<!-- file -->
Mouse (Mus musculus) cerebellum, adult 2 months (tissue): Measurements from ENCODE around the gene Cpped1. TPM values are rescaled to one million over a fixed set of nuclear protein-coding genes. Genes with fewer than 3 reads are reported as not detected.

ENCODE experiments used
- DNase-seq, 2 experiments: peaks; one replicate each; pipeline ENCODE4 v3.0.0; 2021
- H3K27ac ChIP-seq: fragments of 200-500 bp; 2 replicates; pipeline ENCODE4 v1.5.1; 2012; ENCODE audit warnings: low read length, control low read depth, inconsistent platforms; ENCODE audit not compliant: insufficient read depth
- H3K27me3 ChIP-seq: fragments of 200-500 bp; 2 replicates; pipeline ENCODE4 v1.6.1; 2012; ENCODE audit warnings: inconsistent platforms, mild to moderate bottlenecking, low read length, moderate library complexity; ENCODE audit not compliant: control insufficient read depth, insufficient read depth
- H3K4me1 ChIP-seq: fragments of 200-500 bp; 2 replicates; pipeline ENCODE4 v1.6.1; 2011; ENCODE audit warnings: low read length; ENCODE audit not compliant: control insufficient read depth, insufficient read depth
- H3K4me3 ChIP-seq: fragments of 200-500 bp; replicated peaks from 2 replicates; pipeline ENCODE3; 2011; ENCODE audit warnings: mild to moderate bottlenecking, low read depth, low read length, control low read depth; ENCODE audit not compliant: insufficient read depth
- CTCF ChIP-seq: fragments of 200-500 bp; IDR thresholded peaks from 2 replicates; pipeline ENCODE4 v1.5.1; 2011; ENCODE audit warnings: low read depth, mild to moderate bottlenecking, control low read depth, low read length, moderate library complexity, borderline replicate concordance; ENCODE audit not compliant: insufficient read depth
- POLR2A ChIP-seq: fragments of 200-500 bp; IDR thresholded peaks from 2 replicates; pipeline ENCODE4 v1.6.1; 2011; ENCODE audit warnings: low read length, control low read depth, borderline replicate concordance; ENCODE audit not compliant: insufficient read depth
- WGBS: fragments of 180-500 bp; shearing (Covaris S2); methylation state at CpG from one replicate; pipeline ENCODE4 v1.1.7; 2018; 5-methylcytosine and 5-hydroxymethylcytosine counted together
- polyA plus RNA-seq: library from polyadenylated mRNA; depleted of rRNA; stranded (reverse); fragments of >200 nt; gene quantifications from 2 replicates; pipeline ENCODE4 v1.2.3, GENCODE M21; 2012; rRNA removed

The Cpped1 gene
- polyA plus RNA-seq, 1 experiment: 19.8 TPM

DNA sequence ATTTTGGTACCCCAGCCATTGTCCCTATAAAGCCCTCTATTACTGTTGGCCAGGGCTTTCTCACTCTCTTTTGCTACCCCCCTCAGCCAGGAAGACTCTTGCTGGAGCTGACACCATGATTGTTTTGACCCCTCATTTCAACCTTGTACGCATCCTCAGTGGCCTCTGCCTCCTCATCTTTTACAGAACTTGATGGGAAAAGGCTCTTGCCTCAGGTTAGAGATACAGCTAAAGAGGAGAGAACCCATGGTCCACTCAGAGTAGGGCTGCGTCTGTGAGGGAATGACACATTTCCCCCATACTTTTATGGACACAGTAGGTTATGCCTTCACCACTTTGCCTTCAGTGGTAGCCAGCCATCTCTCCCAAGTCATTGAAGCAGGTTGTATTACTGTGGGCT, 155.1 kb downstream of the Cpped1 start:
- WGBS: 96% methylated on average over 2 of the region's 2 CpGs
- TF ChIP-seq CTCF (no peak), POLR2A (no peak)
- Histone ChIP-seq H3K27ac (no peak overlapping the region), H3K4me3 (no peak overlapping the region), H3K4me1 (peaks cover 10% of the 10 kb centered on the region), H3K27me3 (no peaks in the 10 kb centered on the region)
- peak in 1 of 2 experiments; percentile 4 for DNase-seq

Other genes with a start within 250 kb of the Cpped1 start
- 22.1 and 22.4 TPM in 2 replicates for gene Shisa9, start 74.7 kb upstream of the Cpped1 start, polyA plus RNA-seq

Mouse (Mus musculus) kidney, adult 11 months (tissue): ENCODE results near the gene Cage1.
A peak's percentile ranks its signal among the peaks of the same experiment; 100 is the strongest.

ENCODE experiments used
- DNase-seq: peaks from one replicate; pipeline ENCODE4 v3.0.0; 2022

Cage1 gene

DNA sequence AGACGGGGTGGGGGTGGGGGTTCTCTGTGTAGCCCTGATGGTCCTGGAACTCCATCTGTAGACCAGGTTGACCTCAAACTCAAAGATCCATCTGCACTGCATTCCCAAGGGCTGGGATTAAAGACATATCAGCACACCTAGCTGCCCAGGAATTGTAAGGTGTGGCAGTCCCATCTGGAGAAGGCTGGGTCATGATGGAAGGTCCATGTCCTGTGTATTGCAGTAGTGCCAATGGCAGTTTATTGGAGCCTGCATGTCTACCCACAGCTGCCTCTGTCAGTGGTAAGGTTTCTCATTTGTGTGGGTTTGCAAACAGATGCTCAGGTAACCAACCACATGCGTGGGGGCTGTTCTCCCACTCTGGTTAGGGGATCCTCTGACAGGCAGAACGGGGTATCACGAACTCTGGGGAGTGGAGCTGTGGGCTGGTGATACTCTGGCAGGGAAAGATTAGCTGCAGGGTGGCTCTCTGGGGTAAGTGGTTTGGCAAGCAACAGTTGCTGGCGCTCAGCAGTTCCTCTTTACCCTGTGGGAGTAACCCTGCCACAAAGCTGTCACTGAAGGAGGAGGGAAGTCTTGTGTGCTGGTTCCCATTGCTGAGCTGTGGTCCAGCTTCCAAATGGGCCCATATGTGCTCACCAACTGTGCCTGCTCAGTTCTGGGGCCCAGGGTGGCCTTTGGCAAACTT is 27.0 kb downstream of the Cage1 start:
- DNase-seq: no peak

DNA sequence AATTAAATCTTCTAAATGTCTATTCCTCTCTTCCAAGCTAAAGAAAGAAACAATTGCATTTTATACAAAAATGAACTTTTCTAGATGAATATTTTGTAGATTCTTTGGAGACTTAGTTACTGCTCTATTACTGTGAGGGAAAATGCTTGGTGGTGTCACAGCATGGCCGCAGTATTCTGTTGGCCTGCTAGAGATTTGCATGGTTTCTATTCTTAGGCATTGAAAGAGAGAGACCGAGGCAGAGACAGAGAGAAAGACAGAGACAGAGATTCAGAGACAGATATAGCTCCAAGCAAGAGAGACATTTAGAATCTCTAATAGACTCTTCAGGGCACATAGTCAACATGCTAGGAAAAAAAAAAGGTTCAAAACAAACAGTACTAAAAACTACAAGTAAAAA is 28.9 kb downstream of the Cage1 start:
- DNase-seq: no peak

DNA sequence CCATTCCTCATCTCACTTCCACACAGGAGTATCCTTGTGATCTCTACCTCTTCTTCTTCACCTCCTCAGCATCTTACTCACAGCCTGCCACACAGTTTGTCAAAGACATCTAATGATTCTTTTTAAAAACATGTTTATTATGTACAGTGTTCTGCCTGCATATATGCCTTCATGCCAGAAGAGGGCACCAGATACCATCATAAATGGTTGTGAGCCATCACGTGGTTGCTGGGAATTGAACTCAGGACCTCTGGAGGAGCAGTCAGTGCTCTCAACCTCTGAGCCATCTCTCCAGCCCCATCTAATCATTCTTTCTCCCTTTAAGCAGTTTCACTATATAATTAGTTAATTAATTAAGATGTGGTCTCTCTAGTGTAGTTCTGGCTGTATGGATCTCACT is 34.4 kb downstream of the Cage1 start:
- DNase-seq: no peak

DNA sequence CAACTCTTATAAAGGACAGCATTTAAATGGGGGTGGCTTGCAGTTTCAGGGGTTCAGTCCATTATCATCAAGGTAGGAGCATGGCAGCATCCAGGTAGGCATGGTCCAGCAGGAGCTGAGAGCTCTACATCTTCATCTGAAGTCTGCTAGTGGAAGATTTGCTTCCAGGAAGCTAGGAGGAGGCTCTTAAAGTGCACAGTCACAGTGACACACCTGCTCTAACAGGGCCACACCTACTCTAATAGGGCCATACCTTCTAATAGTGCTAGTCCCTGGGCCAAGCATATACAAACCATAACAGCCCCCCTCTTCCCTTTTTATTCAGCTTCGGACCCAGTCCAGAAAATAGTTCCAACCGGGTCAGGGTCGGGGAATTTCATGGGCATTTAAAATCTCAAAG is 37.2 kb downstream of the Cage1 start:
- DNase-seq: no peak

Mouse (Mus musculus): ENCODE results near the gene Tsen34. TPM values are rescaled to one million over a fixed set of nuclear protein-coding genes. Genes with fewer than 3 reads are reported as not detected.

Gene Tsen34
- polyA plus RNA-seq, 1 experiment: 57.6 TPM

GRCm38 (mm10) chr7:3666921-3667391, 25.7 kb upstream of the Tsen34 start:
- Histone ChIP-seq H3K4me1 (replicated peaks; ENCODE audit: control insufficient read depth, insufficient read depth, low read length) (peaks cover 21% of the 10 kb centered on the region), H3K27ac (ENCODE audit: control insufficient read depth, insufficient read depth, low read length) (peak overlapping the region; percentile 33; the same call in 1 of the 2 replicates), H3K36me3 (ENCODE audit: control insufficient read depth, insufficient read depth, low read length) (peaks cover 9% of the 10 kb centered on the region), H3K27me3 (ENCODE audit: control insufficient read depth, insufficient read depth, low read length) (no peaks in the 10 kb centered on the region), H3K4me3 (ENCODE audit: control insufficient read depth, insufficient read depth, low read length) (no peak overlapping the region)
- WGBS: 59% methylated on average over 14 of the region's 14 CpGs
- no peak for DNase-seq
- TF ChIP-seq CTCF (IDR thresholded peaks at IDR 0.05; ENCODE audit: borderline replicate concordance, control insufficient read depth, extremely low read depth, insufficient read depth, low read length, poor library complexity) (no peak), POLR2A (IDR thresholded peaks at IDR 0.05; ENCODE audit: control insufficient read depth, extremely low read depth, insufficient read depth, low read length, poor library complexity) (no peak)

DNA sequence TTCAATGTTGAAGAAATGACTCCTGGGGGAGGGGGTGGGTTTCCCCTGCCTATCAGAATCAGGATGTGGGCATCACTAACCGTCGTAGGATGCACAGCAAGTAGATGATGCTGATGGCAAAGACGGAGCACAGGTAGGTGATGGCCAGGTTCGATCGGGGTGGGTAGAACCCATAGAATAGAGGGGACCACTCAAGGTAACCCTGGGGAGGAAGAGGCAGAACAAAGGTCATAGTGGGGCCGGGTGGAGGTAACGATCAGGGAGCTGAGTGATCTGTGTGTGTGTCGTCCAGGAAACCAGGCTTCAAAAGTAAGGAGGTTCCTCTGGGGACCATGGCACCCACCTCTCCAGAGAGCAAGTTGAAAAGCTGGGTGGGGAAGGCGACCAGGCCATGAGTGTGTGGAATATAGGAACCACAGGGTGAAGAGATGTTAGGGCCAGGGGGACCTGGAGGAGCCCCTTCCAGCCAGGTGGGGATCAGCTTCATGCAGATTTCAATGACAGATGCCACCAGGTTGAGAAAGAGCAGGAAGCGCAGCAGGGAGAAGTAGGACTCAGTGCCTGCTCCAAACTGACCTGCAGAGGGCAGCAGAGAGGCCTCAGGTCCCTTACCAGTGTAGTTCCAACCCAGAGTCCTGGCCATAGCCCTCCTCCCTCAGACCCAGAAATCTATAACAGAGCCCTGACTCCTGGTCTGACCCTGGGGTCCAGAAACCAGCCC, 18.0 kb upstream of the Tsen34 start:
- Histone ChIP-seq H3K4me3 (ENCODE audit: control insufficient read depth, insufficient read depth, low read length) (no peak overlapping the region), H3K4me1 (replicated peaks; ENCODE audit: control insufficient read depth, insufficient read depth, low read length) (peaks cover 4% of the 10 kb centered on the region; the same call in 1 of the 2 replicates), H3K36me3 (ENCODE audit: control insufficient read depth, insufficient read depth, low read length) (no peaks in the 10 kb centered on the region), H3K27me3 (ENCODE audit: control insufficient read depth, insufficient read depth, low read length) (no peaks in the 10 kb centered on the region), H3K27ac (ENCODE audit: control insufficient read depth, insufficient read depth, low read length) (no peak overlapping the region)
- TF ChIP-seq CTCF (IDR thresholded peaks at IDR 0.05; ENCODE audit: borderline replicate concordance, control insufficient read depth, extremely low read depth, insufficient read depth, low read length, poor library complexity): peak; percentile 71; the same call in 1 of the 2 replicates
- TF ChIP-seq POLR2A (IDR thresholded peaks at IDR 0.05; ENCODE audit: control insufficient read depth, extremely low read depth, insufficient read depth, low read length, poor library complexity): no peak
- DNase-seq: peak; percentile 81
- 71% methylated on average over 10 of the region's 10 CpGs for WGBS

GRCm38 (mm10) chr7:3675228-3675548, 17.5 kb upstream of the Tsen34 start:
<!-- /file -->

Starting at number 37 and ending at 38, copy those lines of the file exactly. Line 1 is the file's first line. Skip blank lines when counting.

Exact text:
GRCm38 (mm10) chr7:3666921-3667391, 25.7 kb upstream of the Tsen34 start:
- Histone ChIP-seq H3K4me1 (replicated peaks; ENCODE audit: control insufficient read depth, insufficient read depth, low read length) (peaks cover 21% of the 10 kb centered on the region), H3K27ac (ENCODE audit: control insufficient read depth, insufficient read depth, low read length) (peak overlapping the region; percentile 33; the same call in 1 of the 2 replicates), H3K36me3 (ENCODE audit: control insufficient read depth, insufficient read depth, low read length) (peaks cover 9% of the 10 kb centered on the region), H3K27me3 (ENCODE audit: control insufficient read depth, insufficient read depth, low read length) (no peaks in the 10 kb centered on the region), H3K4me3 (ENCODE audit: control insufficient read depth, insufficient read depth, low read length) (no peak overlapping the region)